A pleasant, if anodyne, redesign that doesn't seem to offer any dramatic improvement over the existing AA logo and colour scheme.

    I do criticise losing a legible identity on the tail, perhaps the best spot for showing the brand.

  • Pat

    I prefer Masimmo Vignelli’s rendition of the logo. I love the simplicity, colour choice and font choice along with the forms in the logo mark that give us a sense of timelessness.

    Agreed with “bnsn 07”: the colours and forms of the new logo bring to mind France.
    The ultra space-age logo is really not who they are.

  • Massimo

    IMHO, I don’t like logos with fading colours or shadows. 2D graphics trying to reach the 3rd dimension with unuseful tricks is a really cheap compromise for a flying company.
    It also seems too dense with concepts but none is truly clear.

  • Concerned Citizen

    Why does the tail look like a keyboard?

    • eahostudio

      They’re just playing with us.

  • EmG

    The color scheme & main new logo is kind of similar to the British Airways logo.

    Definitely a strange move during economically tough times.

  • brononamous

    What a big f*ck up.

  • Looks too trendy. To wit: the new DC logo, which follows a similar “folded” gimmick.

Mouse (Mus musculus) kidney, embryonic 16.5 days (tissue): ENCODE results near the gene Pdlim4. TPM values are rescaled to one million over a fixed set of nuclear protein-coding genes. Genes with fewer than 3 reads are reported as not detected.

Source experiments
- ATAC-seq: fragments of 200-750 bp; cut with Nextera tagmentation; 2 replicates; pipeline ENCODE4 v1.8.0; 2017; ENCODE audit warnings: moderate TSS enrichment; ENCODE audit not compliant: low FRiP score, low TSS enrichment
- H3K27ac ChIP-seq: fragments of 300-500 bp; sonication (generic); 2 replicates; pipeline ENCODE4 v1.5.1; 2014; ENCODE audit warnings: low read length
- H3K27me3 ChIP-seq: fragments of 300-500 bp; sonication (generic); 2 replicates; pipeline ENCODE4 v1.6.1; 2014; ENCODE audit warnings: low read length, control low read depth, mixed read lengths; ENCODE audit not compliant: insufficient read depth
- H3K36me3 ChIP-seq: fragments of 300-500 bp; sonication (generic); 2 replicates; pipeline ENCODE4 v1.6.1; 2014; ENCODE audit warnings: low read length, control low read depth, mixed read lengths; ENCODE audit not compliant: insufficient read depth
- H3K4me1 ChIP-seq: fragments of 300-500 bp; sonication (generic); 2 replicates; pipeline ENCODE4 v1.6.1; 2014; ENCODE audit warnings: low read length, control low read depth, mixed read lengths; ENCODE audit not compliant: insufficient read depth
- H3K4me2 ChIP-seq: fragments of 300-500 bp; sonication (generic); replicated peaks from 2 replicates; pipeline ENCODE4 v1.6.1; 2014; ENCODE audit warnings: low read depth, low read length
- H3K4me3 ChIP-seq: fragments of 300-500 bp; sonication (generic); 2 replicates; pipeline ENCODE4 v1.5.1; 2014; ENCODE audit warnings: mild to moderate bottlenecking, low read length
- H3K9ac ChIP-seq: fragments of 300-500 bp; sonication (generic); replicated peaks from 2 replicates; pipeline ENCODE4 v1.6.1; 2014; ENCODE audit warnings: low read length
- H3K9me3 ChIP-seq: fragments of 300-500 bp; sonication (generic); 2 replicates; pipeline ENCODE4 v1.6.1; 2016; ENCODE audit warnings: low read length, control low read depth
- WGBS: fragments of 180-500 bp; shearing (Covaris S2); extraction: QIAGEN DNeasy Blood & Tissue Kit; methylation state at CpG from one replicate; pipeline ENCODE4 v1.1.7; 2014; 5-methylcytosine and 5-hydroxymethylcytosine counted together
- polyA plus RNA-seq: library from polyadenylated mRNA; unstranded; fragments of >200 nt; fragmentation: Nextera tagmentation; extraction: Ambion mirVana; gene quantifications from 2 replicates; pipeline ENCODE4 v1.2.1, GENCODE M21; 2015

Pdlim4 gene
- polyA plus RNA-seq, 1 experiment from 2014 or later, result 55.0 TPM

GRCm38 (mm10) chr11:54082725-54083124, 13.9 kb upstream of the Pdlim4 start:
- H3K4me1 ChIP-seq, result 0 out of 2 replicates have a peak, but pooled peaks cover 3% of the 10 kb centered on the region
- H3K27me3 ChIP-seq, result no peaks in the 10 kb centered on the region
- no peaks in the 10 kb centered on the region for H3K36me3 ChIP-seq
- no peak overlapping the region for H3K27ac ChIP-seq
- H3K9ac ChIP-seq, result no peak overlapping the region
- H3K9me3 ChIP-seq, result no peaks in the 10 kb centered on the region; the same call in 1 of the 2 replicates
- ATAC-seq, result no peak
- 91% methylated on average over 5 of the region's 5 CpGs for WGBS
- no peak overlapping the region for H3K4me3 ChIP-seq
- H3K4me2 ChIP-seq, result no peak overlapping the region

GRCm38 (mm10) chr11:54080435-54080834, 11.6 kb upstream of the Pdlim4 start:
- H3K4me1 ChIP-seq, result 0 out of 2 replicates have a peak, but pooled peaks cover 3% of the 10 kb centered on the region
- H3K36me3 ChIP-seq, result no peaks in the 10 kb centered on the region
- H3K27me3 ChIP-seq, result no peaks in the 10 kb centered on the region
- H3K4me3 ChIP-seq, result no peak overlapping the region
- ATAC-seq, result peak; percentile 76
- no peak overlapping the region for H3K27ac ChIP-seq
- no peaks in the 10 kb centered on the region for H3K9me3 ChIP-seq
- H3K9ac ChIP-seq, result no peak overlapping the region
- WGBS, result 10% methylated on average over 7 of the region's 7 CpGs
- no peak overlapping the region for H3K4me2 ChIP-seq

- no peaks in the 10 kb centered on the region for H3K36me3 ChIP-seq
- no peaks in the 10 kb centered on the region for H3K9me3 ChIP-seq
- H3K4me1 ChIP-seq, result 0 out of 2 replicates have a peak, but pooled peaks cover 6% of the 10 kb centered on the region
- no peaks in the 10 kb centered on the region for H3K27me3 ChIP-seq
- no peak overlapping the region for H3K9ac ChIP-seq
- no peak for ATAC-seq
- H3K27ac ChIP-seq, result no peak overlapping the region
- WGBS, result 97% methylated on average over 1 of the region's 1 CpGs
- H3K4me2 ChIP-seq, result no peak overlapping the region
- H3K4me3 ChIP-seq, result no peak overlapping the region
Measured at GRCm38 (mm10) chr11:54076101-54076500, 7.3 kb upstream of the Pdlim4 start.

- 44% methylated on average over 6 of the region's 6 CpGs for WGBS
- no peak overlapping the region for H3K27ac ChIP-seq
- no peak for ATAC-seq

• Arenjay

    I really like it.

  • Finally! It is definitely a redesign long past due for American Airlines. As much as I admire the designs of Massimo Vignelli, the current AA graphics look outdated for American Airlines of 2013. With AA’s recent financial problems it looked like they were on their way out of business with no regard for how they represent themselves graphically in comparison with the competition. I do agree with Vignelli’s assessment of the new design. The new graphics appears to have borrowed a number of design conventions already airborne. It’s a shame AA did not invite Vignelli to be part of the design evaluation team. I think the end result would have been much better.

    • Peter Skipp

      Agree: a sensitive and careful rethink (witness seven generations of Volkswagen Golfs) would have worked.

      Instead, what we are treated to is a corporate burp that will make the textbooks as a monumental failure!

  • mil

    Looks too cheap and dated. Why do they want to change the fantastic logo of mister Vignelli?

  • kiernan

    Sometimes change is bad for airline logos and sometimes price only matters and customer service. So, spending bucks on paint and logo is a marketing scheme that gives people new business. I make logos and no one hires me direct, so I understand the old designer’s fear. His posh seat ended and a new plummer is in vogue at a nasty price tag. Its vogue dude, just look at art today. It’s who and how you feel it and what you feel with that logo. Hidden meaning, message is big over clarity and beauty. Actually, it looks nice, just time to say whether it’s the British, Norweigian, or American flag represented.